1 ON 1 With Coach Russell
We sat down with Coach Russell Turner of the UCI Men’s Basketball Team to reflect on the previous year.
New U: Last year was one of the more successful years at UCI, what do you attribute that success to?
RT: Primarily our seniors, we had a lot of good things come together last year, the seniors were the reason that was able to happen. There were guys that made a commitment to one another that was more evident last year, but had begun the year before when we were still a young team trying to establish an identity. I just feel like we had a good team, a good staff, and it all came together. I really thought we were gonna win that championship game too, but we weren’t able to pull through. I am proud of what we did though.
New U: Take me back to the UCLA game, would you say that was a tone — setter?
RT: People like to focus on those big games. The UCLA game was a tough game, but I wouldn’t say it was a tone setter either. To me the tone setter was against Nevada, and that game wasn’t even close. We struggled a lot, I mean that UCLA game was an important game for us, and everyone on our team felt like we should’ve won. I definitely felt like it was really big for Will Davis to experience that and he was able to grow through it.
New U: What do you consider this team’s goals? Are those goals winning games and making the tournament, or “growing” as a team and winning games in the future?
RT: That’s a good question. I mean we have to have a tangible goal, and the goal for our program is to make the NCAA tournament, I don’t shy away from that. The way to do that is to win three games in March and win the Big West tournament. We also have less specific goals too that are geared to our team’s improvement. Having everyone on the same page is what makes the big difference, and I feel like we have that.
New U: I noticed team chemistry was great this past year. Considering all the seniors we’ve lost, how do you feel like the chemistry is going to be different this coming year?
RT: It won’t be the same but I believe it will still be great. We recruit guys that have certain ideals that should fit well here in Irvine. But it is not a guarantee since the guys that graduated are the ones that built that chemistry. We are definitely gonna have to grow to get to the same level of chemistry that we had last year.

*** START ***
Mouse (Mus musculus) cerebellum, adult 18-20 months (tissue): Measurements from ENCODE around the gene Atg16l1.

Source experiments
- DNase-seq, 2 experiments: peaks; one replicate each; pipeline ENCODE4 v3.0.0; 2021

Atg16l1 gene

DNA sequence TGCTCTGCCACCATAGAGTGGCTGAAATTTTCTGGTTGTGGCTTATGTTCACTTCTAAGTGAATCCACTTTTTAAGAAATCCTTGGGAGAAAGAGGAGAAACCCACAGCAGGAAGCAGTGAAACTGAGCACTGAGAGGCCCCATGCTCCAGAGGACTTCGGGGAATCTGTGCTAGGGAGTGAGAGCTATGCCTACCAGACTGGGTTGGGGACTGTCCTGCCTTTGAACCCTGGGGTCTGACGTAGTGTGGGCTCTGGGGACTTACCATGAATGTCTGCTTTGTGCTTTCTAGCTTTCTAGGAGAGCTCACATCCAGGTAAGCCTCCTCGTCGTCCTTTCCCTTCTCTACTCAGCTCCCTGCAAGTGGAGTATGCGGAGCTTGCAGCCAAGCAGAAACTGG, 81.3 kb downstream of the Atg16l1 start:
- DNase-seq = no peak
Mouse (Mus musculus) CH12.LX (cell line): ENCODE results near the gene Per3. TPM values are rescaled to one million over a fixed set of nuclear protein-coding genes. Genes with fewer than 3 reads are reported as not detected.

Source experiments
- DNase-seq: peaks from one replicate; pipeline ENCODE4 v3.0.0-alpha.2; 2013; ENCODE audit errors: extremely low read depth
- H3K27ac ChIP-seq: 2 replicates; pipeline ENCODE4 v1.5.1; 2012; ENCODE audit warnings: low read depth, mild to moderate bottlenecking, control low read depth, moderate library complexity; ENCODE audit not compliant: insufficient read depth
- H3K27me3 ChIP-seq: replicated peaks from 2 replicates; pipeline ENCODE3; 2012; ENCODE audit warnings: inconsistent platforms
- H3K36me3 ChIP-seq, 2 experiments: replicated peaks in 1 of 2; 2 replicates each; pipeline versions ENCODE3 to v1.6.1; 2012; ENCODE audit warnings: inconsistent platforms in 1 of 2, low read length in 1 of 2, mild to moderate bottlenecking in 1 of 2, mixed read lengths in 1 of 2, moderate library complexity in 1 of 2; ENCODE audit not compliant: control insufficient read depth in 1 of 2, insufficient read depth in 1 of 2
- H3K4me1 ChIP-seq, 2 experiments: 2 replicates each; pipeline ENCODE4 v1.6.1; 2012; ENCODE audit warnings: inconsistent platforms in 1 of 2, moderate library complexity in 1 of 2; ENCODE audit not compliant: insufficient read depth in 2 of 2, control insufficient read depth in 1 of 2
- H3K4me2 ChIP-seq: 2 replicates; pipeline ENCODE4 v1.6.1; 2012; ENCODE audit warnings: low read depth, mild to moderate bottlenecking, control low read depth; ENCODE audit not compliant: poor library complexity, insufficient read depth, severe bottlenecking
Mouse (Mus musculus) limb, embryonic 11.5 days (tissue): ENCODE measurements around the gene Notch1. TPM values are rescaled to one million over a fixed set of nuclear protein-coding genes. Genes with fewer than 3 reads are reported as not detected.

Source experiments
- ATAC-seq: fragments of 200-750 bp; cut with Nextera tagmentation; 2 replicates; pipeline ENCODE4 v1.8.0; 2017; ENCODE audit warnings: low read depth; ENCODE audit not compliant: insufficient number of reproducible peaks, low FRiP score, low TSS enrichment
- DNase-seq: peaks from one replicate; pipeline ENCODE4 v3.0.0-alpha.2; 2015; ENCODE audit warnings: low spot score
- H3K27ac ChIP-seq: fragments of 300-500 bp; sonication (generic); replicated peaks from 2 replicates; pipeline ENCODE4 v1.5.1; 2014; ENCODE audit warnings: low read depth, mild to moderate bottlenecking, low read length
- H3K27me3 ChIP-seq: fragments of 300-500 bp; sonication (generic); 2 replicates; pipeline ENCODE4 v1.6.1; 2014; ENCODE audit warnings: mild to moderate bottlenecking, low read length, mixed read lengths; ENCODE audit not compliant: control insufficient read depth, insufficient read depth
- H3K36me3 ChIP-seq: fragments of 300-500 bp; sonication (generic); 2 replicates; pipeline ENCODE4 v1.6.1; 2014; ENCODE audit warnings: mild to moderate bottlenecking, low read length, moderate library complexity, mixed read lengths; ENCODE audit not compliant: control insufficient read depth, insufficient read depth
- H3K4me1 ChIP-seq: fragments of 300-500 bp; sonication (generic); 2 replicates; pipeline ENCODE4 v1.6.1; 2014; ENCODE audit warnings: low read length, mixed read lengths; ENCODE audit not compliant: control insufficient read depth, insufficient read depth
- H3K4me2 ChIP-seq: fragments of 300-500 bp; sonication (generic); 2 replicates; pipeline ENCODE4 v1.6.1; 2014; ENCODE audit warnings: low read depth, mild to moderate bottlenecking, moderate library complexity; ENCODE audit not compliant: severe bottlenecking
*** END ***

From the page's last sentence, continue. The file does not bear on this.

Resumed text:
New U: Shifting gears a little now, what would you say is your most memorable moment as head coach at UCI?
RT: I was really proud at Davis last year when we came back from a 20-point hole in the second half. That was like a relief almost, it was also an accomplishment though it was a moment that signified our team’s togetherness. It’s hard to identify a moment though, because coaching and being on a college team is more about the overall journey. Clearly the moment would have been if we had won the tournament, but falling short, while that’s disappointing, there were a lot of moments going into the near completion of that goal that were really good. I know the way I felt going into the Hawaii game and even the Pacific game was really good, I felt like anything was possible. I guess that’s what I felt like in the Davis game because of the adversity we were facing going into that game.
New U: What would you say is the biggest difference between coaching in the NBA and coaching in the NCAA?
RT: Everything’s different. The only thing that’s the same is the ball, and even that is a little different … no, seriously though the way I describe it to people is the difference between coaching football and coaching baseball, that is how different it is coaching in the pros vs. coaching in college.
New U: What was working with Don Nelson like?
RT: You know they say the four most fun years of your life are your college years, but for me the four most fun years of my life were working with Don Nelson. He is definitely a basketball genius.
New U: Take me back to 2007 Game 6 at Golden State, against Dallas, 8th seed beats the 1st seed by 23, what was that like?
RT: Well I’ll tell you this, in the locker room after the game I was standing arm and arm with Snoop Dogg, and Owen Wilson was back there and Kate Hudson, it was an interesting scene. The players we had at that time were so much fun, we had Baron Davis Steven Jackson, Al Harrington, Matt Barnes, Jason Richardson, Monta Ellis, we had a really good team.
New U: At that point coming out of Game 6, did you feel like you could win the whole thing?
RT: I mean it would be foolish for anyone to jump ahead like that, but I think at that time we all realized that we were really good, I mean REALLY good. It wasn’t gonna be an easy route, though like there weren’t gonna be any steps along the way where we would have been favored.
New U: Do you see yourself coaching in the pros again?
RT: No, I love where I am, and I mean that’s all that matters. I’ll tell you what though I love the NBA, I’ve been a part of some great programs in both the NBA and NCAA. The NBA is just very different, I loved how much I learned and the challenge. But the NBA doesn’t present you with the same rewarding opportunities as having an influence on young men. In college you have much more of an impact in other areas of player’s lives not just in their basketball lives. But this is definitely the best place for my family and me right now.
New U: Favorite player to coach, college or NBA?
RT: I just love coaching highly motivated smart guys, and I’ve been fortunate to work with a lot of guys that really want to be good. People often ask me what it’s like coaching NBA guys, but NBA guys are no different than anyone else they; just want to be good and if you have something to offer them they’re going to be intently focused on getting coached. All the seniors that just graduated I REALLY enjoyed coaching those guys. My favorite guy to coach, Chris Mangelia, my lone senior, I want to see what he’s gonna do this year.